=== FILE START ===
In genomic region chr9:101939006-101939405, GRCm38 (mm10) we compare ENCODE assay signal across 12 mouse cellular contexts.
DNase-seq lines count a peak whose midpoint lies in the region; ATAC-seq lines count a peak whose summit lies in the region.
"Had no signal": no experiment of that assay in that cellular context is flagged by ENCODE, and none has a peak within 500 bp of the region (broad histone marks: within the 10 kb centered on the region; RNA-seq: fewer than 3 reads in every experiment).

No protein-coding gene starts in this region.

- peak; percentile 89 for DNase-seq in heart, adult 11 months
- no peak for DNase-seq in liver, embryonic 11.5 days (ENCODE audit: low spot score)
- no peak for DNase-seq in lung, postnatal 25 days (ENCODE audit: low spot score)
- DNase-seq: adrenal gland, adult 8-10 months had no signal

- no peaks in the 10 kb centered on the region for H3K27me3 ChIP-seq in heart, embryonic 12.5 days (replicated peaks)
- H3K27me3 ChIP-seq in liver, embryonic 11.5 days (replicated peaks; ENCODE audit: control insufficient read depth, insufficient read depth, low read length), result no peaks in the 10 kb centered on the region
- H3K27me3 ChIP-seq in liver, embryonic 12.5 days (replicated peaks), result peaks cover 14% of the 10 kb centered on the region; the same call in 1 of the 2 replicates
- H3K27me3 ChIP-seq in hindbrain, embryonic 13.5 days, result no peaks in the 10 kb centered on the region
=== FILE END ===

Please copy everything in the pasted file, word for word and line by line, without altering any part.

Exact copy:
In genomic region chr9:101939006-101939405, GRCm38 (mm10) we compare ENCODE assay signal across 12 mouse cellular contexts.
DNase-seq lines count a peak whose midpoint lies in the region; ATAC-seq lines count a peak whose summit lies in the region.
"Had no signal": no experiment of that assay in that cellular context is flagged by ENCODE, and none has a peak within 500 bp of the region (broad histone marks: within the 10 kb centered on the region; RNA-seq: fewer than 3 reads in every experiment).

No protein-coding gene starts in this region.

- peak; percentile 89 for DNase-seq in heart, adult 11 months
- no peak for DNase-seq in liver, embryonic 11.5 days (ENCODE audit: low spot score)
- no peak for DNase-seq in lung, postnatal 25 days (ENCODE audit: low spot score)
- DNase-seq: adrenal gland, adult 8-10 months had no signal

- no peaks in the 10 kb centered on the region for H3K27me3 ChIP-seq in heart, embryonic 12.5 days (replicated peaks)
- H3K27me3 ChIP-seq in liver, embryonic 11.5 days (replicated peaks; ENCODE audit: control insufficient read depth, insufficient read depth, low read length), result no peaks in the 10 kb centered on the region
- H3K27me3 ChIP-seq in liver, embryonic 12.5 days (replicated peaks), result peaks cover 14% of the 10 kb centered on the region; the same call in 1 of the 2 replicates
- H3K27me3 ChIP-seq in hindbrain, embryonic 13.5 days, result no peaks in the 10 kb centered on the region